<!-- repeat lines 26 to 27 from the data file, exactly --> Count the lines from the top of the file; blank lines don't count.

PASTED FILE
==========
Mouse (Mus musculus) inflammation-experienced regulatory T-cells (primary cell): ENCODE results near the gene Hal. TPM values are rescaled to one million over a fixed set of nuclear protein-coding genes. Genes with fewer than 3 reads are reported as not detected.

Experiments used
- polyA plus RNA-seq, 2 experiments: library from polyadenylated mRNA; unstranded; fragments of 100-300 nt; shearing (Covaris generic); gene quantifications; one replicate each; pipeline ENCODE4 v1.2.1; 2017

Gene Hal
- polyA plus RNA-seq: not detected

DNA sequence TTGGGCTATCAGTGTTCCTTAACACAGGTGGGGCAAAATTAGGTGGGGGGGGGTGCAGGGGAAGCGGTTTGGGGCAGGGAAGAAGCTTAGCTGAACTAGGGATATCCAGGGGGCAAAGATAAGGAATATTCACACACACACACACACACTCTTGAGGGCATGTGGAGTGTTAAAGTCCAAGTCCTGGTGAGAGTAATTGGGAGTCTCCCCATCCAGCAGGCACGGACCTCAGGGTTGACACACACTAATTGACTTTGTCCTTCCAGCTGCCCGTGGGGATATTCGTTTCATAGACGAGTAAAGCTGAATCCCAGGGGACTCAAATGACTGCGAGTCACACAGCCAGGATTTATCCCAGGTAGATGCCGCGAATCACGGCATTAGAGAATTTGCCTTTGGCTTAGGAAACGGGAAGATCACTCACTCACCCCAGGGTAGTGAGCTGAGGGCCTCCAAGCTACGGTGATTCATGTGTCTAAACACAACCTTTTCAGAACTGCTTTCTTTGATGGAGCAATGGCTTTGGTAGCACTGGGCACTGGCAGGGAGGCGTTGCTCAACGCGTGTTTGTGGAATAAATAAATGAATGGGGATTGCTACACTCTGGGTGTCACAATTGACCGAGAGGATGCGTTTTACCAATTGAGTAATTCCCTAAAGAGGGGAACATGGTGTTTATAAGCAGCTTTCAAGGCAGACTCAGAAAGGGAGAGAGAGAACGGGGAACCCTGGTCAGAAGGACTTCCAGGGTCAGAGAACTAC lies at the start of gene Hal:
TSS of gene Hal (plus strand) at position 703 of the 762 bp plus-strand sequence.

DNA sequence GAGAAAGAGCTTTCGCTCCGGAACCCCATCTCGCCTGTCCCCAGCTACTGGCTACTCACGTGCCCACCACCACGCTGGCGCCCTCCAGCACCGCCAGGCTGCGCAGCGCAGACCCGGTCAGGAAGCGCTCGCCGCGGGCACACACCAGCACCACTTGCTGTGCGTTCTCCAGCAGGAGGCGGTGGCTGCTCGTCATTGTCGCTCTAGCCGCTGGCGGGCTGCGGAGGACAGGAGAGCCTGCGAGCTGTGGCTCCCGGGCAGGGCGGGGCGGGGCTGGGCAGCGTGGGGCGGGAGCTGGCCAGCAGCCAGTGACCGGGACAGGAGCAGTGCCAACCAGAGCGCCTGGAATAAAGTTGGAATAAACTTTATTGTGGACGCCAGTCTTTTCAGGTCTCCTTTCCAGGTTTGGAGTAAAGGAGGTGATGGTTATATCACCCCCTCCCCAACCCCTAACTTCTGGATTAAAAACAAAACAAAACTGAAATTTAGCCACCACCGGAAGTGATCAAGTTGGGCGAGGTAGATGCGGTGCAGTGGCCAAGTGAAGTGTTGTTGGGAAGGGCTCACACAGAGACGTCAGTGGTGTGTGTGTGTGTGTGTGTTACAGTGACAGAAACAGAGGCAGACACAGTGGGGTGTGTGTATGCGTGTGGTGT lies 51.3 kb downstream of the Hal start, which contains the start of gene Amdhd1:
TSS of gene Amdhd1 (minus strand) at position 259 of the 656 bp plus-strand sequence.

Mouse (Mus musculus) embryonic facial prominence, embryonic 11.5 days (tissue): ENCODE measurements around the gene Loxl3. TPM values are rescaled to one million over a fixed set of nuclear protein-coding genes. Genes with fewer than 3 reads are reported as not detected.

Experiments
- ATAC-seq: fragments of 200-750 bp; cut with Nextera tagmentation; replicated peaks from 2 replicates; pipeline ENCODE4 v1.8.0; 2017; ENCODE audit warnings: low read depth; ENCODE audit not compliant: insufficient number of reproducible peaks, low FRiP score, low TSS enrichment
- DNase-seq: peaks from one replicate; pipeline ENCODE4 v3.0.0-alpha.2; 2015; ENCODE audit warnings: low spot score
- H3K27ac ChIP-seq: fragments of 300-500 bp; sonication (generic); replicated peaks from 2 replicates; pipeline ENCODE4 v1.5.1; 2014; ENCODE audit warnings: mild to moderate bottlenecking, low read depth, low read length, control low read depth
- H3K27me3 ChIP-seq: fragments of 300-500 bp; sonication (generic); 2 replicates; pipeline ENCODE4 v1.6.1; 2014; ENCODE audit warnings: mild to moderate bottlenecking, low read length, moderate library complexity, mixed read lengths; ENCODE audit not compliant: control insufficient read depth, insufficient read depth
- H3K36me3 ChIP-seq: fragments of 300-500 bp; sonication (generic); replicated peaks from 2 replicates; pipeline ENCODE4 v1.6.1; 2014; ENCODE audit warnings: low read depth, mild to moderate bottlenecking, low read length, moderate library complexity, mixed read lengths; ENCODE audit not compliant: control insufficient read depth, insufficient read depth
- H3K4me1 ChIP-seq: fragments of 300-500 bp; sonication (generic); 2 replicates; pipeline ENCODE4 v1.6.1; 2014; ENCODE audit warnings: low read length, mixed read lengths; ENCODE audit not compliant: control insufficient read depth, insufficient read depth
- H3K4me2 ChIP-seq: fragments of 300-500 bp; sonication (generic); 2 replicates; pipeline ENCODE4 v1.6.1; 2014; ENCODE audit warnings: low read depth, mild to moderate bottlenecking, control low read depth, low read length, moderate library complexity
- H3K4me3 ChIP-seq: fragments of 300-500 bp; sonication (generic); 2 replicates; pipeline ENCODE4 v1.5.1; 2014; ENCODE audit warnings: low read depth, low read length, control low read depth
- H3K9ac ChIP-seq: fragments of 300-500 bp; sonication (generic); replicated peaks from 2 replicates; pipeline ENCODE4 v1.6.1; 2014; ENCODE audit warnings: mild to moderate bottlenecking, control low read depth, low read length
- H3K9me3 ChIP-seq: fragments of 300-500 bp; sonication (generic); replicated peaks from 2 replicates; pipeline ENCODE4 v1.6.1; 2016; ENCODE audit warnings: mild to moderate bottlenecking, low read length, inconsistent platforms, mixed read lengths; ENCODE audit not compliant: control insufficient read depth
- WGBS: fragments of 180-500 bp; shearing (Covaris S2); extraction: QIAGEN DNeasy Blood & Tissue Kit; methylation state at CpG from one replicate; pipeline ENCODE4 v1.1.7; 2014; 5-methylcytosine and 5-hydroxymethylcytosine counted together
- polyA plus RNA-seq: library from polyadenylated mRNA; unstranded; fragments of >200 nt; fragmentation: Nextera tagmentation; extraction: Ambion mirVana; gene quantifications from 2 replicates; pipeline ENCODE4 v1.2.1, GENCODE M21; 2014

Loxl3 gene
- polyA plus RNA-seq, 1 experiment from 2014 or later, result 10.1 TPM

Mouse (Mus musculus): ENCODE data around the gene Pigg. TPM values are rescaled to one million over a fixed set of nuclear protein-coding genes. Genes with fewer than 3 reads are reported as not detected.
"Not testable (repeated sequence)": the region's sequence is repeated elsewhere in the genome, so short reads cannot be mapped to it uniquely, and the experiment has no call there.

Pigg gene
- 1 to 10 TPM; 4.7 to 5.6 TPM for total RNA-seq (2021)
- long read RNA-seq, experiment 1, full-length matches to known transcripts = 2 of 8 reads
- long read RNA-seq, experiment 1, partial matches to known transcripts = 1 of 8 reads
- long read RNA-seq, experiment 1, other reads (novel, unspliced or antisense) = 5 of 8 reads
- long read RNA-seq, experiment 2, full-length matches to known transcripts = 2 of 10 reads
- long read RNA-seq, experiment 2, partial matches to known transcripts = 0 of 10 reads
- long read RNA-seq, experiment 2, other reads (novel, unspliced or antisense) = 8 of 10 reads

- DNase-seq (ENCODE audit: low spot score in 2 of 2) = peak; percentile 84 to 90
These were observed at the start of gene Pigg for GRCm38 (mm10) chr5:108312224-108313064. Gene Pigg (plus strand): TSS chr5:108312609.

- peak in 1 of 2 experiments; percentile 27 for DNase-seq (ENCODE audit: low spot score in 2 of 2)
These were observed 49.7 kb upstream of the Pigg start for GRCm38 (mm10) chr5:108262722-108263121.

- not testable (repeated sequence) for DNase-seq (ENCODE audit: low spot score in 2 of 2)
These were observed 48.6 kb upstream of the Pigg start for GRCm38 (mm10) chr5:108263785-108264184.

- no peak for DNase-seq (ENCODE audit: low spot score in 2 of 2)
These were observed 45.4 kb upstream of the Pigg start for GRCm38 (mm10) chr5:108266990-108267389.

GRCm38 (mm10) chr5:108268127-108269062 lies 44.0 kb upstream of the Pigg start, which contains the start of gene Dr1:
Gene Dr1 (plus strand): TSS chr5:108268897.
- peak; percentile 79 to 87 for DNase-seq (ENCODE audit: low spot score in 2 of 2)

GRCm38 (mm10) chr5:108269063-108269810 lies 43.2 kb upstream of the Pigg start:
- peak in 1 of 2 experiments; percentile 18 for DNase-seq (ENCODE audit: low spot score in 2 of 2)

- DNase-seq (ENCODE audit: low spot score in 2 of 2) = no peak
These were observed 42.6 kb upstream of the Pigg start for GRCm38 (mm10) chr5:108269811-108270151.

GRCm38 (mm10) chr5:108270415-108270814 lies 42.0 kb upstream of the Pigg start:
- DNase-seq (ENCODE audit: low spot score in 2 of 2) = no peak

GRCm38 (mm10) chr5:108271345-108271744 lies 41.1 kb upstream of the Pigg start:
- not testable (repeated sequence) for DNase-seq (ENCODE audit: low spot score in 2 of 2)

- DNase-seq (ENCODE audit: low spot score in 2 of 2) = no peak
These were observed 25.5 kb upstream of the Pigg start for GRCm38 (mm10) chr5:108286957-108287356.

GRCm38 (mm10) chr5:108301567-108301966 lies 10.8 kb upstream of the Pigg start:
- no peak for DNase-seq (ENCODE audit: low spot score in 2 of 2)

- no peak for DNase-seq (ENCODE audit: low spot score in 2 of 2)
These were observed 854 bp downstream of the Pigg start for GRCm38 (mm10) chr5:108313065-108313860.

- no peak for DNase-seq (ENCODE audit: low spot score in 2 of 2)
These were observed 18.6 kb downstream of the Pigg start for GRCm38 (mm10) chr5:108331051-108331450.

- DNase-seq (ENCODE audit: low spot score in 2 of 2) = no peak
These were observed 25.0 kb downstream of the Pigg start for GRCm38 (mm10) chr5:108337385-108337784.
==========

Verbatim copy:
Mouse (Mus musculus): ENCODE data around the gene Pigg. TPM values are rescaled to one million over a fixed set of nuclear protein-coding genes. Genes with fewer than 3 reads are reported as not detected.
"Not testable (repeated sequence)": the region's sequence is repeated elsewhere in the genome, so short reads cannot be mapped to it uniquely, and the experiment has no call there.